Despite abundant health challenges, people love these breeds

Analysis by Dr. Karen Shaw Becker

flat-faced dog

Story at-a-glance -

  • Brachycephalic dog breeds have flat or pushed-in faces that predispose them to serious health conditions, especially brachycephalic airway syndrome
  • Dogs with brachycephalic airway syndrome require special handling to ensure they don’t develop respiratory distress or heatstroke; undergoing anesthesia is also a risk for these breeds
  • Brachys also commonly deal with eye problems resulting from shallow eye sockets, and dental issues that result from teeth crowding
  • Veterinarians are publicly expressing their concerns about the harm being done to brachys and other dogs bred exclusively to achieve a certain look, with little regard for their health or quality of life
  • Brachycephalic breeds require special knowledge and skill to care for, but they make very special companions who are smart and full of personality

Flat-faced or short-headed dogs — scientific name, brachycephalic breeds ("brachis" = short, "cephalus" = head) — are hugely popular and undeniably adorable. Depending on which list you consult there are between 20 and 30 brachy dog breeds, including the following:

Affenpinscher

Chihuahua (apple-headed)

King Charles Spaniel

Boston terrier

Chow Chow

Neapolitan Mastiff

Boxer

Dogue de Bordeaux

Pekingese

Brussels Griffon

English Mastiff

Pug

Bulldog

French bulldog

Rottweiler

Bullmastiff

Griffon Bruxellois

Shih Tzu

Cane Corso

Japanese Chin

Valley bulldog

Sadly, the appeal of these dogs comes at a cost, especially, it seems, in the case of the Boston terrier, English bulldogs, Frenchies, the King Charles Spaniel, the Pekingese, Pugs and Shih Tzus.

Brachycephalic airway syndrome

It's important to realize that brachy breeds are intentionally bred to look the way they do, with a normal lower jaw but a compressed upper jaw. Due to their altered facial construction, a majority of these dogs have a condition called brachycephalic airway syndrome to varying degrees.

Brachycephalic airway syndrome describes a number of upper respiratory problems affecting the nose, mouth and throat of dogs as a result of abnormal skull structure. The issues start with the dog's nostrils, which are often very small, scrolled tight and so narrow it can be hard to move air in through them.

There's also an elongated soft palate, which involves a big flap of skin at the back of the throat that causes a lot of the characteristic snorting and other respiratory sounds often heard in brachy breeds.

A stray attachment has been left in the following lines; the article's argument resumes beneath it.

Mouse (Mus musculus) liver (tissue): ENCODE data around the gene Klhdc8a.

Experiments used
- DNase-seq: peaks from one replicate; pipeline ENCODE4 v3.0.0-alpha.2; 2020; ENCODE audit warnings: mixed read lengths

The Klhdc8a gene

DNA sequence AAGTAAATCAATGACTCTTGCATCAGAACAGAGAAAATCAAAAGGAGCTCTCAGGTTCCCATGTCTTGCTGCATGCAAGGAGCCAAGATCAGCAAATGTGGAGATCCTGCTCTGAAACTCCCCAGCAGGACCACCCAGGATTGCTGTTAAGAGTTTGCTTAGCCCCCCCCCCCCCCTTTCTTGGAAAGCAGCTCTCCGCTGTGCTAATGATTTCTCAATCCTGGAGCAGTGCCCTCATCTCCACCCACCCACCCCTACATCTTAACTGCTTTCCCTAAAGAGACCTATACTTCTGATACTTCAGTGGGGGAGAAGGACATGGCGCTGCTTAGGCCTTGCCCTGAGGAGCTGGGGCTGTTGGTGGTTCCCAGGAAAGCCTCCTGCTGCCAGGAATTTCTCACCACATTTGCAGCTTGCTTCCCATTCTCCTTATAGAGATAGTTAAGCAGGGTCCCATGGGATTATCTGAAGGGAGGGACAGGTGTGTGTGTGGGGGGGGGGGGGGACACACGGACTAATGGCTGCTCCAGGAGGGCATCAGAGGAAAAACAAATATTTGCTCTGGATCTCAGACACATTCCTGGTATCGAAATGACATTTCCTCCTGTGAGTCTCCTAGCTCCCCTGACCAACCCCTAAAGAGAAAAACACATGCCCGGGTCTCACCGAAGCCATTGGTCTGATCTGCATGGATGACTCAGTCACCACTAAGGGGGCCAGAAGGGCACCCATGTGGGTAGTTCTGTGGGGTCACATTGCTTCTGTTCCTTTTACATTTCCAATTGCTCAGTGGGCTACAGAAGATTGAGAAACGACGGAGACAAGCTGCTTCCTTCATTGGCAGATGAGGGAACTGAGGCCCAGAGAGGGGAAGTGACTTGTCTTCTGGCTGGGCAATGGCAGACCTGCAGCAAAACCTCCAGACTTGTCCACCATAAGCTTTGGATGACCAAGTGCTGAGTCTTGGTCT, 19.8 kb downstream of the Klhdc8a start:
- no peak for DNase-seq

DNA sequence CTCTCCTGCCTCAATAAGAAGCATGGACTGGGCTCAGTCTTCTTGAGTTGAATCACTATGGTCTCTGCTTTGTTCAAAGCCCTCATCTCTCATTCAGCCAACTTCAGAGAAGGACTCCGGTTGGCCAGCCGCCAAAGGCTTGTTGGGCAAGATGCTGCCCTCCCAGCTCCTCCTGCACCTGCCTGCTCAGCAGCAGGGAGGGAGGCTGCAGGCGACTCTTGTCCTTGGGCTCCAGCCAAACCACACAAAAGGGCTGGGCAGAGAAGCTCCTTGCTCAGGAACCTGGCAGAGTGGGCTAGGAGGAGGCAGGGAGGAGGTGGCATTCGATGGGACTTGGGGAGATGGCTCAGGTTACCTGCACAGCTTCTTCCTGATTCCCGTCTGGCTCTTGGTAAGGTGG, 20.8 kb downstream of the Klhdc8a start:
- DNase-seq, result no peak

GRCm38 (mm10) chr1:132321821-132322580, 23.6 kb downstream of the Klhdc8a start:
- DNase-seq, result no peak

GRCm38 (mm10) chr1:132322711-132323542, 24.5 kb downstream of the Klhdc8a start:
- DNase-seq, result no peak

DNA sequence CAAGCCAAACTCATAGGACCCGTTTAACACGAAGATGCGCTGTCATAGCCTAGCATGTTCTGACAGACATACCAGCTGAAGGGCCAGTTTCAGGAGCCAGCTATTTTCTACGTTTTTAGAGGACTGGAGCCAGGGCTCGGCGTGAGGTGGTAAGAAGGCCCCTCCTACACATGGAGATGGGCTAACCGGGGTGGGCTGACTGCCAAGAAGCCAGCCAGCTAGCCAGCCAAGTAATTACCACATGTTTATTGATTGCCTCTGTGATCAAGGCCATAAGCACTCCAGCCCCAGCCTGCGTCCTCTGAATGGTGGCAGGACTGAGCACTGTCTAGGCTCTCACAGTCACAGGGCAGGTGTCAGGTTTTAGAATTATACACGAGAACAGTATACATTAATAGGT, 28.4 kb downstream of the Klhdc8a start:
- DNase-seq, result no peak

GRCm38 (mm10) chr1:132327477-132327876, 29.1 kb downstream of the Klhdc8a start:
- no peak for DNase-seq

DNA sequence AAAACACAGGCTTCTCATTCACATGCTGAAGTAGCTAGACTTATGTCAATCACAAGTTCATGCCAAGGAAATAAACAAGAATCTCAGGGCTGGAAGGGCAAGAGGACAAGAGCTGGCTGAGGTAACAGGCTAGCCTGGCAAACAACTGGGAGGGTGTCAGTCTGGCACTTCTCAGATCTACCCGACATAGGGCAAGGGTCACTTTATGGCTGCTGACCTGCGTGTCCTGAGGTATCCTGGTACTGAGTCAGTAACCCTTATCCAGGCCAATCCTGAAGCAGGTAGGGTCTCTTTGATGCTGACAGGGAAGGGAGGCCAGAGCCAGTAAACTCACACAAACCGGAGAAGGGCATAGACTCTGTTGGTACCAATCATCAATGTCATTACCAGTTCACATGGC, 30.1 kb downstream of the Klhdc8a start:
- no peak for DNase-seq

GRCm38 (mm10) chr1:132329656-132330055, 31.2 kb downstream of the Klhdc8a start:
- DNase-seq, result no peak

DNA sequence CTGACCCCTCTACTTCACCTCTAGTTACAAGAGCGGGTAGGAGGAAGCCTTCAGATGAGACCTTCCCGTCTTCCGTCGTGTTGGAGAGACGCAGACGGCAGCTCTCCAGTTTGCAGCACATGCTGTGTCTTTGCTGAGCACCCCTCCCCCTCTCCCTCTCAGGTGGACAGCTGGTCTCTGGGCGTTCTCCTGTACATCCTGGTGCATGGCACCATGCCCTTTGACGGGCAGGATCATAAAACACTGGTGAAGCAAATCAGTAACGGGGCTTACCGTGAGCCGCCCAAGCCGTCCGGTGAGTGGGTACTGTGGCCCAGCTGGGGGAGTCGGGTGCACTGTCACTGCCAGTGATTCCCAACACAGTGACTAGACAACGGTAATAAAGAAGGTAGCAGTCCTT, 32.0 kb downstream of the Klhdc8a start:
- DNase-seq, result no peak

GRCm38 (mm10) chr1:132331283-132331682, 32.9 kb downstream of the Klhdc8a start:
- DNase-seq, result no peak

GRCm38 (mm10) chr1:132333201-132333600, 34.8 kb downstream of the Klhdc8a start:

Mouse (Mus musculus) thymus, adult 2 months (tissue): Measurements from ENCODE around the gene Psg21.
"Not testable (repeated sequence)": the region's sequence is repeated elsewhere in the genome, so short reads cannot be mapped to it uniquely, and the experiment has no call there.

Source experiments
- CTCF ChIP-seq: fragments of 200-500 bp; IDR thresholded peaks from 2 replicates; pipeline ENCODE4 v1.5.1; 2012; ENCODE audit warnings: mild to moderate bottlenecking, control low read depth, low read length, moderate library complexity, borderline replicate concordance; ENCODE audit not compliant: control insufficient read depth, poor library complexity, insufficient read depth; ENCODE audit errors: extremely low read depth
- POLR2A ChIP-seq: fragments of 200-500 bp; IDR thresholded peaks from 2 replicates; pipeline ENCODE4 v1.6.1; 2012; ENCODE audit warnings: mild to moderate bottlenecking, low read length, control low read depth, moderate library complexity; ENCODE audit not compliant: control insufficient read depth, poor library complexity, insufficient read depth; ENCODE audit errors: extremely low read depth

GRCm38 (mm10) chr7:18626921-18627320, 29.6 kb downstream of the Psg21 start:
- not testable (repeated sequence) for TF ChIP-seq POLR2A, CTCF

Often the windpipe is very narrow in places, which leads to a condition called tracheal stenosis, or narrowing of the trachea. This problem can predispose these dogs to tracheal collapse, as well as problems with anesthesia. If you have a flat-faced dog, be sure he or she has been cleared to undergo anesthesia before you agree to any veterinary surgery or other procedure that requires your pet to be anesthetized.

Because of the upper airway challenges of brachy dogs, they often don't pant efficiently. Panting is how dogs cool their bodies down (they don't sweat, they pant). This issue makes brachys prime candidates for heatstroke, and it's important to take precautions if your pet has to travel by car, since he'll have more difficulty in a hot vehicle than other dogs.

And air travel may not even be an option, since due to the risks involved and a number of tragic incidents in recent years, some airlines have started banning flat-faced pets from flying.

Helping your flat-faced dog breathe better

Sadly, breathing difficulties can prevent your furry companion from being able to enjoy the very things all dogs love to do, like eating, sleeping, play and exercise. Dogs with severe brachycephalic airway syndrome can have almost continuous difficulty getting enough air. It's not unusual for these dogs to collapse from lack of oxygen. Left untreated, the problems tend to progress over time, with worsening symptoms.

It's important to learn the difference between normal and abnormal breathing sounds in your pet, and to make an appointment with a veterinarian if you notice any unusual breathing or other signs of respiratory distress. Unfortunately, surgery is often the only option to resolve significant breathing difficulties resulting from brachycephalic airway syndrome. The treatment goal is to surgically remove the tissues or structures causing airway obstruction.

Things you can do as your dog's guardian include keeping her fit and trim. Overweight and obese animals have much more serious respiratory difficulties than those who are kept at an ideal weight.

Keeping your dog out of hot, humid environments is also important to support normal respiration and prevent overheating. And since stress exacerbates every health problem, especially breathing difficulties, keeping your dog's life as stress-free as possible is also important to support her health and quality of life.

Brachycephalic airway syndrome can be a progressive condition, so your dog may over time develop problems with the trachea or larynx. It's important to get such issues addressed as soon as possible rather than waiting until a pet develops significant respiratory distress.

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Eye conditions are also common in brachycephalic dogs

The way the brachy head is constructed means these dogs' eyes often don't fit properly in their heads. The eye sockets are shallow, which makes the eyes more pronounced, giving the dogs a sort of bug-eyed or bulgy eyed appearance (which is, of course, part of their appeal).

But if your brachy takes a blow to the back of his head, or experiences some other kind of head trauma, it can dislodge an eye. These breeds are at high risk of having an eye pop out of the socket. Obviously if this happens, you need to call your veterinarian or an emergency animal hospital right away because immediate surgery will be required.

Flat-faced dogs should always be walked with a harness and leash rather than a leash attached to a collar. It's best to avoid putting anything around the neck that might increase cerebral pressure or pressure in the eyes. Another common problem with shallow eye sockets is the eyelids don't always close completely. This can result in corneal irritation and damage. Many brachys have chronic problems with the corneas of their eyes.